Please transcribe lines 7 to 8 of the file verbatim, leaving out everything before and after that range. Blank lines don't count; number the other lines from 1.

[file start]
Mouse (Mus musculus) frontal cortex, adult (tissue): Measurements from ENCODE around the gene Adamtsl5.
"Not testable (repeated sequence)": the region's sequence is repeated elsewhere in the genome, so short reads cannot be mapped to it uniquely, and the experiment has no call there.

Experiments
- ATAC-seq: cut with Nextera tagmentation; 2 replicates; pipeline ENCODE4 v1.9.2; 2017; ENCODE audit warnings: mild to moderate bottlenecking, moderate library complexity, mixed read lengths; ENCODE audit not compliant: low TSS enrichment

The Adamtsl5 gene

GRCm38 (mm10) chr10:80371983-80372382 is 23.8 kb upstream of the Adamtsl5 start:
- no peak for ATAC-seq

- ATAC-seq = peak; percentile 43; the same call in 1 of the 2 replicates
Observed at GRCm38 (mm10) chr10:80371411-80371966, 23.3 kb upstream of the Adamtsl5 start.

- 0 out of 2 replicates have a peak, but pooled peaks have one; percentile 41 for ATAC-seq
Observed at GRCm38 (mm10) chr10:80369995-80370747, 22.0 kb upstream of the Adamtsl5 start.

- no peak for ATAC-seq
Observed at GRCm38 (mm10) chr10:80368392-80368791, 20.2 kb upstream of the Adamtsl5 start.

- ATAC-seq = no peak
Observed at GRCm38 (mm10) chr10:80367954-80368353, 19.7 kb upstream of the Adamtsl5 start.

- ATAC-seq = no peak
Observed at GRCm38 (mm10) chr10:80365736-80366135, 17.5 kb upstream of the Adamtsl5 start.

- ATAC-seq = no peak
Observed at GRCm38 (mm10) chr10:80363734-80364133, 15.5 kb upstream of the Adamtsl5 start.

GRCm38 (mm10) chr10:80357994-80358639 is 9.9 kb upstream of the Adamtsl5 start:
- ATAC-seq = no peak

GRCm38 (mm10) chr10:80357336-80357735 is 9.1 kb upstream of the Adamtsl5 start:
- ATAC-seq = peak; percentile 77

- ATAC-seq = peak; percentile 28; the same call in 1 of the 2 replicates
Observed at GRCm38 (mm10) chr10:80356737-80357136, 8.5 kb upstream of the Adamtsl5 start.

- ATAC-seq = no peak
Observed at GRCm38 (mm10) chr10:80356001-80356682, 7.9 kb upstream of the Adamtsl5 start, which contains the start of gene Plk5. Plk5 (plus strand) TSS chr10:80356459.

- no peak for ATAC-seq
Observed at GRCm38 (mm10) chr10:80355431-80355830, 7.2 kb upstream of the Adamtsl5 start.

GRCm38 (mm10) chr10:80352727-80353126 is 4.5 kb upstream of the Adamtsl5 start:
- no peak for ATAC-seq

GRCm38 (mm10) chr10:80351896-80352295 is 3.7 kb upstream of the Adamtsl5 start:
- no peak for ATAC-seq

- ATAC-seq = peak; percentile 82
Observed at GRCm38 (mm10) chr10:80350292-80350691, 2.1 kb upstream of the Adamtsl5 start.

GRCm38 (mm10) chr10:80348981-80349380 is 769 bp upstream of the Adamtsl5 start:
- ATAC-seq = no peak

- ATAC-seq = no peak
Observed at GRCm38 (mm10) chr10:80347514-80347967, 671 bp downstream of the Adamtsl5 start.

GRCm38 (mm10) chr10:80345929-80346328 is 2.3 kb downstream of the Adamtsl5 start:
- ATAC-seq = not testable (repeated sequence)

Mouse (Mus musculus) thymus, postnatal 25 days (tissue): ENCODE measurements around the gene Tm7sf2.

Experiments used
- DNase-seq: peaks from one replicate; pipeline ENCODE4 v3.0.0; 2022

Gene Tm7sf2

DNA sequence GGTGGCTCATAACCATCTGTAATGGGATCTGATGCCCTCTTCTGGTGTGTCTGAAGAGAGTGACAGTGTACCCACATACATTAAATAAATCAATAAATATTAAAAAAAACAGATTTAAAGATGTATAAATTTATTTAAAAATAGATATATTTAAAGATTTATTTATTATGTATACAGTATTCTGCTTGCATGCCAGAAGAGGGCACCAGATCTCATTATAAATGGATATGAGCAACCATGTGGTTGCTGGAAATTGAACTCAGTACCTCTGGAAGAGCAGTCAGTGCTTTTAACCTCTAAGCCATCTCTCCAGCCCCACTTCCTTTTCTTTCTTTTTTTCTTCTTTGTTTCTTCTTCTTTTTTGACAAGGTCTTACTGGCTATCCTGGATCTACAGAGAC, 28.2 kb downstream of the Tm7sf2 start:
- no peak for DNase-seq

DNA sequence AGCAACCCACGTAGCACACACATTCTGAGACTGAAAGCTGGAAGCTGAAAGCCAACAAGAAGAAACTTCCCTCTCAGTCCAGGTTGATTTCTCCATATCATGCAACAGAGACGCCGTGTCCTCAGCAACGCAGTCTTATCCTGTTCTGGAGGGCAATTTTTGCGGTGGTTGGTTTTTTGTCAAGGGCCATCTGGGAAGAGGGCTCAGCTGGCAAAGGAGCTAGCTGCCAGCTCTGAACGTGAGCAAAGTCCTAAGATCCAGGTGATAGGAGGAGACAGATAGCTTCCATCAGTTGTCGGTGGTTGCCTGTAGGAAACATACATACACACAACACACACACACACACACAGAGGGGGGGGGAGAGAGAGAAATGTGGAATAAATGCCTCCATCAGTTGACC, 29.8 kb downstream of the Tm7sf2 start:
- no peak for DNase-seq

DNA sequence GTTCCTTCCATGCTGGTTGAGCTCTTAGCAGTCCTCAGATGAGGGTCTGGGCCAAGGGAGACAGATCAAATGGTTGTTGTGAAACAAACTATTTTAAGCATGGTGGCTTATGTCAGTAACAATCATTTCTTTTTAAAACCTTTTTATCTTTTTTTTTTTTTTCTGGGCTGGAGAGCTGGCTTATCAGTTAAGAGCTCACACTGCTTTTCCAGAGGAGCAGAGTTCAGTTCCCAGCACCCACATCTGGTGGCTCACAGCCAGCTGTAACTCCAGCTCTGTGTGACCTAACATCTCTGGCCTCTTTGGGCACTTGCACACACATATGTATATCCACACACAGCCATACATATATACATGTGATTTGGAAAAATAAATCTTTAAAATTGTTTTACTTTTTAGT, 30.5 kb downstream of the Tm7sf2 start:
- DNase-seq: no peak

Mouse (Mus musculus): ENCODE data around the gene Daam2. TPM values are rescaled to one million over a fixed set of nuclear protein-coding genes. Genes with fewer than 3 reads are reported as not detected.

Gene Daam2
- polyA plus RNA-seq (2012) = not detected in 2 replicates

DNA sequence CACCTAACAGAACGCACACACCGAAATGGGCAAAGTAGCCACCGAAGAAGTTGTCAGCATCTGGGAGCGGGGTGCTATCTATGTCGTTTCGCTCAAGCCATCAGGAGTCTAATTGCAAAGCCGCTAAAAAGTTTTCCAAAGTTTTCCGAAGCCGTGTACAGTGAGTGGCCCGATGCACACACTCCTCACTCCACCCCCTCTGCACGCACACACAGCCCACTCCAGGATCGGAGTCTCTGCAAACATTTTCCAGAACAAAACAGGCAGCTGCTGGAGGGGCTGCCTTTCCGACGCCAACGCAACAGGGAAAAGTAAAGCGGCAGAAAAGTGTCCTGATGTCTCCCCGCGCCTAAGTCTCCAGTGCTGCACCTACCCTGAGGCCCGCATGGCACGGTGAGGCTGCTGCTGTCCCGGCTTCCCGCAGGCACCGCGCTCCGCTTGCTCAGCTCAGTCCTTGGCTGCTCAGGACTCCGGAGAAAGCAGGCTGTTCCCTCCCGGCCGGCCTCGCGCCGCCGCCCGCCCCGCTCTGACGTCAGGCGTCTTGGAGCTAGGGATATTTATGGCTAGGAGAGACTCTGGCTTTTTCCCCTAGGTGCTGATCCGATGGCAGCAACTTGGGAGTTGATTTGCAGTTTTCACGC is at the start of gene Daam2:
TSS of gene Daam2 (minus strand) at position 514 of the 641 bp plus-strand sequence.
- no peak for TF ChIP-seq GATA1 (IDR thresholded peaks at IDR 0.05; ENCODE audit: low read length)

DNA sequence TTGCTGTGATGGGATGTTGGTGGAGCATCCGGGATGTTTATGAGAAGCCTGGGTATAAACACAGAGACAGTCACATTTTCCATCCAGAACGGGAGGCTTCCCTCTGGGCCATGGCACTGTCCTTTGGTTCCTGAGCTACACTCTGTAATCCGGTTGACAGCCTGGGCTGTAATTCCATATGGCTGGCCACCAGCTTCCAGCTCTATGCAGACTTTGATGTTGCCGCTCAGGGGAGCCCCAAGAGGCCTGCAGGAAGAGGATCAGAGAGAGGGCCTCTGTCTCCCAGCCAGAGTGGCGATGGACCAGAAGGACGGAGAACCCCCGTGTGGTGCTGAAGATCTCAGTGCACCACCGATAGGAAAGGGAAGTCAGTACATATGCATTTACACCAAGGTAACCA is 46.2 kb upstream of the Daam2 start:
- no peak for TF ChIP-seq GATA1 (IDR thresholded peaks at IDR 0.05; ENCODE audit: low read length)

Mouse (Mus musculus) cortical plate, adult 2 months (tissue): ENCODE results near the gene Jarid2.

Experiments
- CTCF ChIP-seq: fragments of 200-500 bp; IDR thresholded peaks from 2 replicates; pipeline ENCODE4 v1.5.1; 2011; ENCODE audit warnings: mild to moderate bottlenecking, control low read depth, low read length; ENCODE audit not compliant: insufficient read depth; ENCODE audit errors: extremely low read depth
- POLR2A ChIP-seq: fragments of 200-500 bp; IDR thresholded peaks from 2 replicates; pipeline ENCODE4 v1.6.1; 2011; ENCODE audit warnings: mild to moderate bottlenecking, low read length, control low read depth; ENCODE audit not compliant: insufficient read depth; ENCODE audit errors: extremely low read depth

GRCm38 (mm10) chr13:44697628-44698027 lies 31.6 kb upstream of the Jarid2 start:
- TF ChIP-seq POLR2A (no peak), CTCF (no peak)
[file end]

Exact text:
- no peak for ATAC-seq

- ATAC-seq = peak; percentile 43; the same call in 1 of the 2 replicates